"It will take a long time to fix this properly," Ormandy said. "It's a major architectural problem. They have 90 days, no need to scramble!"

Read 4 remaining paragraphs | Comments

I need an ISP that offers IPv6. Virgin Media: Whatevs, nerd

The Register - 2 hours 42 min ago
Not exactly getting with the program

Despite being the third-largest internet provider in the UK, Virgin Media is not exactly looking toward the future.…

Motorola Moto X leaked photos show dual cameras - CNET

cNET.com - News - 2 hours 44 min ago
Photos of an alleged Moto X reveal dual cameras, internal specs and some cool design cues.

Facebook fury follows video of son's 'horrifying' TSA patdown - CNET

cNET.com - News - 3 hours 13 min ago
Commentary: More than 5.6 million people have already watched a video of a TSA agent performing what appears to be an extensive patdown on a boy.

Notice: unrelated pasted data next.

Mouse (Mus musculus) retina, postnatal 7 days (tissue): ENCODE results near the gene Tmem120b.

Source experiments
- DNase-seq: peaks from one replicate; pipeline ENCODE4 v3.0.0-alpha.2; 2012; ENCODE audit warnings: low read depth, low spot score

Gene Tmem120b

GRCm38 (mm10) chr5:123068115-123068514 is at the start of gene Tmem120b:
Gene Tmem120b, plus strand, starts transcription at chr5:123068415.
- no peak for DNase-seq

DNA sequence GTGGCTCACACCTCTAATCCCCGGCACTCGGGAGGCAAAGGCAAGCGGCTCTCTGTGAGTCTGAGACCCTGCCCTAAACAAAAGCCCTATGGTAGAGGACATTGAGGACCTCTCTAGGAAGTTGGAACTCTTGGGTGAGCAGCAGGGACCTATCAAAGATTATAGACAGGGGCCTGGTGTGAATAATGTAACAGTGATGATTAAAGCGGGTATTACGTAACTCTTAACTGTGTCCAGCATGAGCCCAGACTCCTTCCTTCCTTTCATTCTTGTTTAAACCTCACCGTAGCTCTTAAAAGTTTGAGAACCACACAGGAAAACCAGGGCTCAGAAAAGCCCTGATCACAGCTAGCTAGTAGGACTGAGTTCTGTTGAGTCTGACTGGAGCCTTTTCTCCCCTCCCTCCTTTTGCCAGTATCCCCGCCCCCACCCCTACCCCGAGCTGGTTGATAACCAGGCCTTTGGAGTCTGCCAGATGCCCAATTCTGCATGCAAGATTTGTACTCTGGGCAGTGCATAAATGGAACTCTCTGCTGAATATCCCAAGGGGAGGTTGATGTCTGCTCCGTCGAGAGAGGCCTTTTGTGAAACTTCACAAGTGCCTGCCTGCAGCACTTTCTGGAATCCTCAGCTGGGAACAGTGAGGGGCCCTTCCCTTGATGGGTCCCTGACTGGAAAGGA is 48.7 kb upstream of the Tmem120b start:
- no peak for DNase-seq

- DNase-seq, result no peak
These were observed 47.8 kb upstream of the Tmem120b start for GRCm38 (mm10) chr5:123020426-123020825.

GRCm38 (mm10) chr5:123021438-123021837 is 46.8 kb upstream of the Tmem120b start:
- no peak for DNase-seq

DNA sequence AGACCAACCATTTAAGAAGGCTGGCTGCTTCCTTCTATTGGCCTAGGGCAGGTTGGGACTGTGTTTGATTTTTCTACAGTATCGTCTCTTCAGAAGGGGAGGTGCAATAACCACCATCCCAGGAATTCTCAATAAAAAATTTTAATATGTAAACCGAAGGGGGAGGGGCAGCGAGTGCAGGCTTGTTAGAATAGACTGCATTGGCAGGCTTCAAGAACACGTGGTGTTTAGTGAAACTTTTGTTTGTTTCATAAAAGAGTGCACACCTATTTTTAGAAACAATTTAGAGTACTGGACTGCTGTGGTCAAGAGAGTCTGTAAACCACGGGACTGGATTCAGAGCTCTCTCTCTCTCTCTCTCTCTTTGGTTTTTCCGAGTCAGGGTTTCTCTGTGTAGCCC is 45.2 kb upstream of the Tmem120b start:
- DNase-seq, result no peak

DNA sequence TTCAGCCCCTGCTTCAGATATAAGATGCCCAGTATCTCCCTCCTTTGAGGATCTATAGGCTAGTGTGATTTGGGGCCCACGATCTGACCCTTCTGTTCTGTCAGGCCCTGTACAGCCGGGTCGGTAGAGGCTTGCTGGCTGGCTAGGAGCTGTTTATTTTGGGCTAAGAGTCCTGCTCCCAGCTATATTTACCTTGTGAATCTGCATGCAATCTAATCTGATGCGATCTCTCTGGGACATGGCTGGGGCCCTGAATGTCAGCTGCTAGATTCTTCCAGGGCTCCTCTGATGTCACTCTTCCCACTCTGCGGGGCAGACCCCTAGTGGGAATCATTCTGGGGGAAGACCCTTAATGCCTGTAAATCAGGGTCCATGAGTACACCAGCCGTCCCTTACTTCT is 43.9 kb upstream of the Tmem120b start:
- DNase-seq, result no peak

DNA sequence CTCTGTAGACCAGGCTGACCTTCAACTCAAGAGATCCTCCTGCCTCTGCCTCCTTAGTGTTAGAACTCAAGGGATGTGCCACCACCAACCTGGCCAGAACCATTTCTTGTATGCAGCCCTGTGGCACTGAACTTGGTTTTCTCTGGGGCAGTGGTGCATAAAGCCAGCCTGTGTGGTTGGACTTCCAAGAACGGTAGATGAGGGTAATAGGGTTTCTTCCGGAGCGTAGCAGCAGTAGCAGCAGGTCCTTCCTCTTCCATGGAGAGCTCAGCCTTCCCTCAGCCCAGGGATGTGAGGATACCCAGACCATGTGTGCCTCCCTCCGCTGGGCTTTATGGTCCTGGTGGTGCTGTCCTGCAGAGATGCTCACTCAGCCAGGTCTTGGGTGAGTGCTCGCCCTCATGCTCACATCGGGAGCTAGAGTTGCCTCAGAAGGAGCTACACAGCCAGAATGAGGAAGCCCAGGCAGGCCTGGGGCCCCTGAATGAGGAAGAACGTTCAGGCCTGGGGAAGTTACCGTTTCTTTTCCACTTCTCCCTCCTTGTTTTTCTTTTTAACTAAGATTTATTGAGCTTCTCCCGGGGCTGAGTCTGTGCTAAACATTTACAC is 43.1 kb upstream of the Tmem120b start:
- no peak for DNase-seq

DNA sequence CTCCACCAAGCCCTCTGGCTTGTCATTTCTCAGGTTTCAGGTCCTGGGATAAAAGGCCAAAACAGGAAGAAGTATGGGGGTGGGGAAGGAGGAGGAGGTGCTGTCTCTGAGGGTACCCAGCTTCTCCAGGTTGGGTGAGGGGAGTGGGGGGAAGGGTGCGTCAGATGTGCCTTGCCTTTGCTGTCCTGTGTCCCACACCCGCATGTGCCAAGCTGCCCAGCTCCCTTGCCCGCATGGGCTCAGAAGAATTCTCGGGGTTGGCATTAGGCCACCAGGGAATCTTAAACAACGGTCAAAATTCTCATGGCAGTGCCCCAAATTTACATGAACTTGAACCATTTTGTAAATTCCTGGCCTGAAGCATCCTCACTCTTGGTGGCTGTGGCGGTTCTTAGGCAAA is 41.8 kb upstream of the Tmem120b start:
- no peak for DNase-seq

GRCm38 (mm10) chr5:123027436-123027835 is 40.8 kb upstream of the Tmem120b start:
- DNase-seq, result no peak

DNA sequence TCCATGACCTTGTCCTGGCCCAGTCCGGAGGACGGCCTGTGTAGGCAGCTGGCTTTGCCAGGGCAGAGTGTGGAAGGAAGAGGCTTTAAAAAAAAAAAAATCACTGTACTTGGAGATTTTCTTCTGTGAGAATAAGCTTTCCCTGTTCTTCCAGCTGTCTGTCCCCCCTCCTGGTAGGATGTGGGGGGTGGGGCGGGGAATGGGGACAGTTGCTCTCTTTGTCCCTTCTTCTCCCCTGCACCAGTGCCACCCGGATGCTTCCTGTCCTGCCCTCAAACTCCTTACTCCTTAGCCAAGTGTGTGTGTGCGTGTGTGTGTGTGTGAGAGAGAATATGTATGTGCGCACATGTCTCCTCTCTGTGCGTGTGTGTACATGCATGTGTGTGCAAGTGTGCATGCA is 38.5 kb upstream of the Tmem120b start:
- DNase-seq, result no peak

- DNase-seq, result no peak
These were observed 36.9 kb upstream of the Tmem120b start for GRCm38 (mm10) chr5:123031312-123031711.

Google Home welcomes 12 new partners in big smart home update - CNET

cNET.com - News - 3 hours 13 min ago
Starting today, Google's smart speaker can control a variety of new devices, including locks and sprinklers.

Sponges innocent of producing a toxic industrial chemical

Ars Technica - 3 hours 34 min ago

Enlarge / This branching tube sponge wouldn't seem to benefit much from a flame retardant. (credit: NOAA)

Scientific advancements have led to the introduction of many new chemicals into daily life. Unfortunately, along with their benefits, some of those chemicals have brought problems with toxicity. One group of chemicals that has faced this challenge is called polybrominated diphenyl ethers (PBDEs); they have been widely used as fire retardants but are now restricted due to their toxicity and tendency to accumulate in organisms.